Note to Congress (and scientists): Time to embrace citizen involvement.

From one of my favorite sites, TechPresident.com— a blog covers everything from how President Obama is using the web, to how campaigns at all levels are going online, to how voters are responding and creating their own user-generated content.

Executive Branchers Draw White House a Road Map to Participatory Government

So much of the focus in open government circles of late has been on political transparency, but staffers from 23 different federal agencies (EPA, CDC, DOE, FEMA, NIH, FERC, Park Service, and more) recently gathered in Washington DC to brainstorm on that lower-profile aspect of open government: tackling the challenge of engaging the American people in their democracy. The conference convened by AmericaSpeaks, Demos, Harvard’s Ash Institute, and others produced a 51-page report that lists seven solid suggestions from how to get from where we are today to a more participatory future:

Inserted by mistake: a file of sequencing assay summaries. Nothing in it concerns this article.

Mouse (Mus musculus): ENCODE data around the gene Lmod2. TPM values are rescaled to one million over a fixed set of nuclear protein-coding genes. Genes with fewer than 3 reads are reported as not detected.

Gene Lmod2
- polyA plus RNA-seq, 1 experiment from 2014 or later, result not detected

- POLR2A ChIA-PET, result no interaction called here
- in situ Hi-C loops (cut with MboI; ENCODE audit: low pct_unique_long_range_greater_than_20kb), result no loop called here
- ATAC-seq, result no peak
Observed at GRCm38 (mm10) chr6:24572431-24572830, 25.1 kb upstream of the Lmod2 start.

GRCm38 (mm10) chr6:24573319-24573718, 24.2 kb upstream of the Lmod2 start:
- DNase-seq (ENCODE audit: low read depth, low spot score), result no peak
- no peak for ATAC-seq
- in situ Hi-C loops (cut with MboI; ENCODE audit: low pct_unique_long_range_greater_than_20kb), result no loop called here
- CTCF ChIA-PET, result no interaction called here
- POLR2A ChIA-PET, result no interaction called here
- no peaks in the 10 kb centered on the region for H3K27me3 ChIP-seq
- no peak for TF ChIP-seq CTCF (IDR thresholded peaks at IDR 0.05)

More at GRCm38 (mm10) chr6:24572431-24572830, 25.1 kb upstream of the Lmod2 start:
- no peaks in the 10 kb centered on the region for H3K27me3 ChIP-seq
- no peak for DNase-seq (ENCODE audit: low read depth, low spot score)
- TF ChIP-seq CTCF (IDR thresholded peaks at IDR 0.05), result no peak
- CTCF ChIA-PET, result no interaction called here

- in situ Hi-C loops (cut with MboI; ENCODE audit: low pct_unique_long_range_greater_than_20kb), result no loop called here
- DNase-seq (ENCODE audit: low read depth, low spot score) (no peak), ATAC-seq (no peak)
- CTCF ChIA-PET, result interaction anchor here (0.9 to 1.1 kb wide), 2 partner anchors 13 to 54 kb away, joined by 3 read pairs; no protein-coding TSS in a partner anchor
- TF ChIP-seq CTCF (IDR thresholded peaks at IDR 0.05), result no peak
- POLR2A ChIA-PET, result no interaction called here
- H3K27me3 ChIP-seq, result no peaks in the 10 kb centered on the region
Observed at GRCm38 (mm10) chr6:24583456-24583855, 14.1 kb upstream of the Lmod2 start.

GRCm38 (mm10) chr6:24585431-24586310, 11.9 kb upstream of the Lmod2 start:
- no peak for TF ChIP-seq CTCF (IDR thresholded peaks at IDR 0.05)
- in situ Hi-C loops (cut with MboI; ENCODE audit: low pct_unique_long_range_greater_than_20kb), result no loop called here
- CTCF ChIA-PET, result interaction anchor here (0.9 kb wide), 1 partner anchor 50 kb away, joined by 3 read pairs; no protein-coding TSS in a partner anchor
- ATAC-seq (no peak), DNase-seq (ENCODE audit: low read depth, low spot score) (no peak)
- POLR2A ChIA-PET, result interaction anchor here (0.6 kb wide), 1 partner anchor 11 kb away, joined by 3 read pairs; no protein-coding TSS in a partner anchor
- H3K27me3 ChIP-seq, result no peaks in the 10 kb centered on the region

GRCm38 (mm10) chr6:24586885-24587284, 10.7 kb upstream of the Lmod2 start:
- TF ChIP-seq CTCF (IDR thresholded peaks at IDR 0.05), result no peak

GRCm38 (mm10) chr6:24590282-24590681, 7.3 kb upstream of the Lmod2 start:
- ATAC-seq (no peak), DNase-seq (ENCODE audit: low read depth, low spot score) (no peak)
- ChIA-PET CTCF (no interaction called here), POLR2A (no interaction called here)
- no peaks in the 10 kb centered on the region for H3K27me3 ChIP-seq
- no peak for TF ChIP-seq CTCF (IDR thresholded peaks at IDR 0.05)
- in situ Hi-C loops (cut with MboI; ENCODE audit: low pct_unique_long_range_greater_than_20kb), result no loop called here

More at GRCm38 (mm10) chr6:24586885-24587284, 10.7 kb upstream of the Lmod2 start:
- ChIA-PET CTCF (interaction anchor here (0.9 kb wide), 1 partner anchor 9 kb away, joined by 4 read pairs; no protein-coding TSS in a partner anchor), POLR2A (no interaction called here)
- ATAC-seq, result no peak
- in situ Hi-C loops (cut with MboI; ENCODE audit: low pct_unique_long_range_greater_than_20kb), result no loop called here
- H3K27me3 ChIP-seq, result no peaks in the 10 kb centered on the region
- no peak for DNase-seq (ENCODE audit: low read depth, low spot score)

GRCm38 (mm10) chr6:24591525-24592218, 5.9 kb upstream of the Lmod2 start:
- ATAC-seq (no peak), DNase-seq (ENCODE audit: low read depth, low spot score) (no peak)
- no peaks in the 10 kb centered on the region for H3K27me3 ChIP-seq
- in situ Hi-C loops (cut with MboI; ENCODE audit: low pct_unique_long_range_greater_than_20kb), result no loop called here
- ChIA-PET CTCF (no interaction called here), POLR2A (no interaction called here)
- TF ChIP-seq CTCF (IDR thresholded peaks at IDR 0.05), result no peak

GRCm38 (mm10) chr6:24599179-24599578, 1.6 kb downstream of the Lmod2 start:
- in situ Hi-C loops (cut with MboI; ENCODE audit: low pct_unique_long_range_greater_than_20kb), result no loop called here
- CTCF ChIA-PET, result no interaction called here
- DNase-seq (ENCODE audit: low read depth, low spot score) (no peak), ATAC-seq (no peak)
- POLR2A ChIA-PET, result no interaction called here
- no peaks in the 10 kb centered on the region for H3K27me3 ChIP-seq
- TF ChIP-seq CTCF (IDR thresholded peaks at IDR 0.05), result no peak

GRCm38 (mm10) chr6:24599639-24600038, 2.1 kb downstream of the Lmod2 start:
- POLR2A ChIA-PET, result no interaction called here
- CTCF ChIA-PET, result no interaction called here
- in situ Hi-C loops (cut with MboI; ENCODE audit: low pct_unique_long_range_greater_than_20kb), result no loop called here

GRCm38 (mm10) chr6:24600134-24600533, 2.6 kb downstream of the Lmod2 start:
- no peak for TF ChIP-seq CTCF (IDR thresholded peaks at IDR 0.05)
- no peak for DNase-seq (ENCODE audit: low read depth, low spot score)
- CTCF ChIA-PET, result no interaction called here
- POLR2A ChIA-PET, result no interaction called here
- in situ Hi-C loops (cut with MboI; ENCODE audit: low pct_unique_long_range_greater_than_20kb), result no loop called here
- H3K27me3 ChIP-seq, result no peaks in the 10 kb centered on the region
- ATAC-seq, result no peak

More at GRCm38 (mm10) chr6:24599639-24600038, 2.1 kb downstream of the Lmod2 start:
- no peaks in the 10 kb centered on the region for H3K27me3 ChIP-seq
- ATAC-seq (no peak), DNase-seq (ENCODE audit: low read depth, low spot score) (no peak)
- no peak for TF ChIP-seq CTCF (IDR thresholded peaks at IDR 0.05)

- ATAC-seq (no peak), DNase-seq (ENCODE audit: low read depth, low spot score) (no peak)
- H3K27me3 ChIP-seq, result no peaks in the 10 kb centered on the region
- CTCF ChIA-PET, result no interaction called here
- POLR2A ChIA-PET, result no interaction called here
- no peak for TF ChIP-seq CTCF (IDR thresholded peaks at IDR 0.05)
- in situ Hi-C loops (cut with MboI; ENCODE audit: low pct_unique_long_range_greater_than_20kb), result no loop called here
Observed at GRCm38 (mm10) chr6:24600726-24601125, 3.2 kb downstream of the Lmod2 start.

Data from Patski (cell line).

1. Develop a high-level, inter-agency governance structure for implementing the Open Government Directive.
  2. Establish systems that will support government-wide adoption of participation and collaboration practices.
  3. Demonstrate the value of participation through highly visible Presidential initiatives.
  4. Respond to the barrier that public and stakeholder participation are not valued inside agencies.
  5. Ensure that participation and collaboration activities are adequately funded.
  6. Address institutional barriers that reward the status quo.
  7. Address existing rules and regulations that impede participation and collaboration.
  • (Hmmm. Now will Congress step up to the plate? Simple solution: reopen the darn Office of Technology Assessment and make sure public participation is policy formation is taken seriously.